"That's our next kind of big swing at it to see how we're doing," Probst said. "We're very confident about it, but we'll learn. We'll learn as we take that region live."

Plenty of challenges
There were plenty of challenges leading up to the first go-live. Probst describes them as the type of complications attendant to any implementation: workflow issues that had to be addressed; interfaces that had to be improved quickly; and, of course, some software bugs that had to be quickly changed and put into production.

"But, having been through a number of these implementations, this has gone as quickly as I've seen," Probst said.


"It's gone well, and it's going to be one for the record."
                                                                                                                                                                                           Marc Probst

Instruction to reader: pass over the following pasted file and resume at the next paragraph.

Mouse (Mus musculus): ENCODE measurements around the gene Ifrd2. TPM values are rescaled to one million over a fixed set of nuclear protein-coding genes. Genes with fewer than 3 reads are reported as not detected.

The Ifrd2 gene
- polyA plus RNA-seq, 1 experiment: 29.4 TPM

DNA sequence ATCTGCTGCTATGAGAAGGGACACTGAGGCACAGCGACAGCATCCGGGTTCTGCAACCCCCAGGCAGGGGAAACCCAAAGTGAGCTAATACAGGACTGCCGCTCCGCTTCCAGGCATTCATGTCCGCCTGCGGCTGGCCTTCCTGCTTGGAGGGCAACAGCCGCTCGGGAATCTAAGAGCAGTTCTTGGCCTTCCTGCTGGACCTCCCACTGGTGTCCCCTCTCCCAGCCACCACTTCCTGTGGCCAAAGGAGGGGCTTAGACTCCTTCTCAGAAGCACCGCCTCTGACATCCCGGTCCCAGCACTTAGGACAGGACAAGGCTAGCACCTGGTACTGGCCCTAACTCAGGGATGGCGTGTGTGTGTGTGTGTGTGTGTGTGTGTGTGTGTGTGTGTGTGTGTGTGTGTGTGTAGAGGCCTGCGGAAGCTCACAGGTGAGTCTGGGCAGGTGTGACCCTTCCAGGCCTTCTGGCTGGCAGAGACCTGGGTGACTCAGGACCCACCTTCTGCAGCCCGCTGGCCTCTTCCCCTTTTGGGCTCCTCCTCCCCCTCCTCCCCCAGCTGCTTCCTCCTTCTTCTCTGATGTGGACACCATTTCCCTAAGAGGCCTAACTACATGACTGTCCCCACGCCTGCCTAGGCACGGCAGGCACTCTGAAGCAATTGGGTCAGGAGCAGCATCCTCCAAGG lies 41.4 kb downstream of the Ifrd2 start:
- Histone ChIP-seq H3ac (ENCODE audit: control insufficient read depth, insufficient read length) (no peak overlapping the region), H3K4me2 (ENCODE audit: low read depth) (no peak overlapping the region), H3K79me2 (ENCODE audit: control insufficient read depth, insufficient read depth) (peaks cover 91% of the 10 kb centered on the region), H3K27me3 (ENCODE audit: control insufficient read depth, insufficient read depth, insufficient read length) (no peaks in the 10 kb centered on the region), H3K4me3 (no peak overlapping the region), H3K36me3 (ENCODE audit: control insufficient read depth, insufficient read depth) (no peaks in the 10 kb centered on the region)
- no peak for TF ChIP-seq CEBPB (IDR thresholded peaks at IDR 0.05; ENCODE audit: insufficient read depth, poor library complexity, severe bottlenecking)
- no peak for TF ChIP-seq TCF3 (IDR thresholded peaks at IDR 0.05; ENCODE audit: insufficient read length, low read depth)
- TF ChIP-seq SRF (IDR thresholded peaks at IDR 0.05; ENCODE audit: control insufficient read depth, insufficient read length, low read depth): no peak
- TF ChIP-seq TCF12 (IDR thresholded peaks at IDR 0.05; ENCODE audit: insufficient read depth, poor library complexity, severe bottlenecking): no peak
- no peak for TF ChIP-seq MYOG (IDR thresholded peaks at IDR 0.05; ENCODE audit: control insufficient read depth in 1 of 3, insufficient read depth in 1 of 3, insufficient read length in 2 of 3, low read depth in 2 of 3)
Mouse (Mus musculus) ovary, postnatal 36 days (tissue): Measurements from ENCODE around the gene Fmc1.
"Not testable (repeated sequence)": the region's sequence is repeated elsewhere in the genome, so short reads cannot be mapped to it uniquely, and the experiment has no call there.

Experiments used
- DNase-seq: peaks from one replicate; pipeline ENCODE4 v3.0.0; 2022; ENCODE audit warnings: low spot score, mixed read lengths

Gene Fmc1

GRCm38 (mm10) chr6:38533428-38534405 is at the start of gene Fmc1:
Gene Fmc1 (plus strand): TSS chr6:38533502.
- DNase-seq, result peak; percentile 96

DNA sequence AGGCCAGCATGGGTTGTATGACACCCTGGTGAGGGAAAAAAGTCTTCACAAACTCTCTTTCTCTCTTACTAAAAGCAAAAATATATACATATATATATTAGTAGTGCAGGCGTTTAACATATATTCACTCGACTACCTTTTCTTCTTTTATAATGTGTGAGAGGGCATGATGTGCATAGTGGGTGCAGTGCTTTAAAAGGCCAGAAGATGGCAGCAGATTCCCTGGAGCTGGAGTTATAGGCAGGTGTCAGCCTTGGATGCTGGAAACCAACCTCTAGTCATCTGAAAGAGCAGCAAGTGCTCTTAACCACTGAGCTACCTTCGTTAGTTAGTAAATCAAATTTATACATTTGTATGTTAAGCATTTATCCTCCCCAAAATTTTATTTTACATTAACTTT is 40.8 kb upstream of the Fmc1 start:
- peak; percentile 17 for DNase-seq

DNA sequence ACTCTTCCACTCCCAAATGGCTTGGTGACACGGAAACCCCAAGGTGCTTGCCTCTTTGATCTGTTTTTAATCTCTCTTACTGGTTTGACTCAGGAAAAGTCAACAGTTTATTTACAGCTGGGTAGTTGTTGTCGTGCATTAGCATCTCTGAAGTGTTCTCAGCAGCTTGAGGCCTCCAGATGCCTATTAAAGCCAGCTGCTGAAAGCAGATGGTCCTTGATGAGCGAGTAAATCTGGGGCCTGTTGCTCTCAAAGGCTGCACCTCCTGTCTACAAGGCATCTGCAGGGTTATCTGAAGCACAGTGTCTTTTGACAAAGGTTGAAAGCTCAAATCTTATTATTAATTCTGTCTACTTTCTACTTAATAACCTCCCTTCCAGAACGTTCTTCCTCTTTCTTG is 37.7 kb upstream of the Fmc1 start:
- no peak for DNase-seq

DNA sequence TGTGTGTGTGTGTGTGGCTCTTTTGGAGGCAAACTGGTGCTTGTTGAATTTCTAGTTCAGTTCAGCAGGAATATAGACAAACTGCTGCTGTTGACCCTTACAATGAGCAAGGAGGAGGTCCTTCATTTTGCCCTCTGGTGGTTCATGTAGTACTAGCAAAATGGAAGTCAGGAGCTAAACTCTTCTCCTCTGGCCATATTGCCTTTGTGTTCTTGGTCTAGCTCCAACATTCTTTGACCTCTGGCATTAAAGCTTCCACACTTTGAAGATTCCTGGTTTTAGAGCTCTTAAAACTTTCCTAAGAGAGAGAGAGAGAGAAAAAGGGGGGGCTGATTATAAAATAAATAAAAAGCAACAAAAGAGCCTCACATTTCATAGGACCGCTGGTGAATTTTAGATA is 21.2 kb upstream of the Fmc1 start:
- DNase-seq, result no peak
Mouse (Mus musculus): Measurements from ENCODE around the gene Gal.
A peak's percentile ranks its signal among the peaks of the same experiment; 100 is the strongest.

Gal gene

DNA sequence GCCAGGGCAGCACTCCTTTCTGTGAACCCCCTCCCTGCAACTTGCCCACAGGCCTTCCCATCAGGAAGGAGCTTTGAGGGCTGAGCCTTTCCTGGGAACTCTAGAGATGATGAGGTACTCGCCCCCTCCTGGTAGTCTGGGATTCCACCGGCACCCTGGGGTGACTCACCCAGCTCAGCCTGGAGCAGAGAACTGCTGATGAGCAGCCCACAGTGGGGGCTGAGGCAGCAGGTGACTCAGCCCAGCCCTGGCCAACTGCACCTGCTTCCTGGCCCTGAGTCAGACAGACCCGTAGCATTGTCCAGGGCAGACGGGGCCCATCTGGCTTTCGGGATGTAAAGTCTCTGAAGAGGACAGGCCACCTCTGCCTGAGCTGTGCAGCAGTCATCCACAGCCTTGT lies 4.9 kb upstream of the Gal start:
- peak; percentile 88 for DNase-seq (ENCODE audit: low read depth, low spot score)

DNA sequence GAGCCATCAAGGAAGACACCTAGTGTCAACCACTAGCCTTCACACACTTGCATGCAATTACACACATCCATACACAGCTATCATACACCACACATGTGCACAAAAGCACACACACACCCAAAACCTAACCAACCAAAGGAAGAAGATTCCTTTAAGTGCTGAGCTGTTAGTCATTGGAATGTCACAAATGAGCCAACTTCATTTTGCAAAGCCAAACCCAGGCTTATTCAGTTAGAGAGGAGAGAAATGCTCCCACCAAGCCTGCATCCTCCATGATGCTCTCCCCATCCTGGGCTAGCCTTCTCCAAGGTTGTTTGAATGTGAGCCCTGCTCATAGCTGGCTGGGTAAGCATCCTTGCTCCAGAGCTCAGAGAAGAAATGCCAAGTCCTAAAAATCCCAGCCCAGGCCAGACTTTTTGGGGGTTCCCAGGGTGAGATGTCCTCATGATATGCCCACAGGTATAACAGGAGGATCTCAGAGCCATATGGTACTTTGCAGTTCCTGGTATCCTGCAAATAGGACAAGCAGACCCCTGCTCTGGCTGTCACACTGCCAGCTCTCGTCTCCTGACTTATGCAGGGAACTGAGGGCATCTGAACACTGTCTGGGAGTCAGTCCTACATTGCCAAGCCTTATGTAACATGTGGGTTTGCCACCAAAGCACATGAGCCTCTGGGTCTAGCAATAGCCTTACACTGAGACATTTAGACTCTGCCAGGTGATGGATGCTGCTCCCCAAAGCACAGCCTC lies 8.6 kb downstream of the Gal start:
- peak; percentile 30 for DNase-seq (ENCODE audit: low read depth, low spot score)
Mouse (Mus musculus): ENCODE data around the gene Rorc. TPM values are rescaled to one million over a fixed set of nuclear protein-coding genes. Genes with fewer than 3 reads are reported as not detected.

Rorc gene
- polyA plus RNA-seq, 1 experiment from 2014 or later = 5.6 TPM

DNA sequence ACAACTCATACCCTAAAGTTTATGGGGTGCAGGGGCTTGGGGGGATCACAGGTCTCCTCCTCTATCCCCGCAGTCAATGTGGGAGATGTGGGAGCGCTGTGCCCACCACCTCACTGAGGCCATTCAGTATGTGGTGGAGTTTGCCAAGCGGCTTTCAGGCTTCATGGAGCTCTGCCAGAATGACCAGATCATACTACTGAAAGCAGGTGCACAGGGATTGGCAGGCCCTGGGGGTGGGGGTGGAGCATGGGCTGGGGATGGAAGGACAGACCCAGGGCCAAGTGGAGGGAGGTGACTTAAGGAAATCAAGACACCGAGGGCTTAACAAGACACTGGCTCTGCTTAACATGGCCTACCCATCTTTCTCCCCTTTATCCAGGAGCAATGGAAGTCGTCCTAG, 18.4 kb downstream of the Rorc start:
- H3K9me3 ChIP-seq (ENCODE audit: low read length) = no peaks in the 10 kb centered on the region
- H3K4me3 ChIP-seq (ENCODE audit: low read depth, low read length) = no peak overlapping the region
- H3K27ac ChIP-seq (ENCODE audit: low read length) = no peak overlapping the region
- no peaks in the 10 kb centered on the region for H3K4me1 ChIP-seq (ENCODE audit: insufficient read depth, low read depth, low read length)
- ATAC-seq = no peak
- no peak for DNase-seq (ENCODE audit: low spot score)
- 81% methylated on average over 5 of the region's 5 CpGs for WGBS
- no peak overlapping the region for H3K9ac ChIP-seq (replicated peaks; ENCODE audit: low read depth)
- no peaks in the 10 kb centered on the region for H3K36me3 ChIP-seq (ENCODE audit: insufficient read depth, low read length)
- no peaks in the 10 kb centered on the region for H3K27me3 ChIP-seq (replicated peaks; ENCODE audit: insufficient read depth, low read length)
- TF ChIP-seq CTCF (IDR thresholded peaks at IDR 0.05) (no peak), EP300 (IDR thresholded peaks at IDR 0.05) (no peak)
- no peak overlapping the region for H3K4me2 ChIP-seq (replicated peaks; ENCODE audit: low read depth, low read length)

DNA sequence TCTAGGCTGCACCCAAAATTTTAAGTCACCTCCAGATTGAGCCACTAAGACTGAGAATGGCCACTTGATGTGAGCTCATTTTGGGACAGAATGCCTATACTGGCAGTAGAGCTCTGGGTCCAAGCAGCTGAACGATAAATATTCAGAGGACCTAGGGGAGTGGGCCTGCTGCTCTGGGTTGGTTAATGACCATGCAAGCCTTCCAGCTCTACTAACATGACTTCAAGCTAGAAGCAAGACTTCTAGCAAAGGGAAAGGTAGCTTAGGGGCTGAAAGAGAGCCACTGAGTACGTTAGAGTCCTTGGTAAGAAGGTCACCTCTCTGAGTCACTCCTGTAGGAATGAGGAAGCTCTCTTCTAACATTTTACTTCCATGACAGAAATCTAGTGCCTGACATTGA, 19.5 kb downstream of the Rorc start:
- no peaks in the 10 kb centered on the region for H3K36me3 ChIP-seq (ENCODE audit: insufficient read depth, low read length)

Cerner and Intermountain have named the integrated EHR, practice management and revenue cycle system, iCentra.

"Everything's integrated," Townsend said, "and that was a pretty big shift across the clinical and business leadership – that the systems being replaced were being replaced with systems that one group turns a dial, the other group feels it."

The handoffs between physicians that are in a clinic setting sending into the hospital, or the hospital sending in and out of surgery – every single handoff had to be designed and worked through, Townsend explained.

And they were.

"It's all sitting there inside the system," Townsend said, noting that it's among the most gratifying pieces of the project for him.

"It's been everyone being able to understand what integration means and what their role is beyond kind of their boundary," he said.

For Probst, those areas – surgery, anesthesiology and the emergency department – had been a regular headache from a CIO point of view.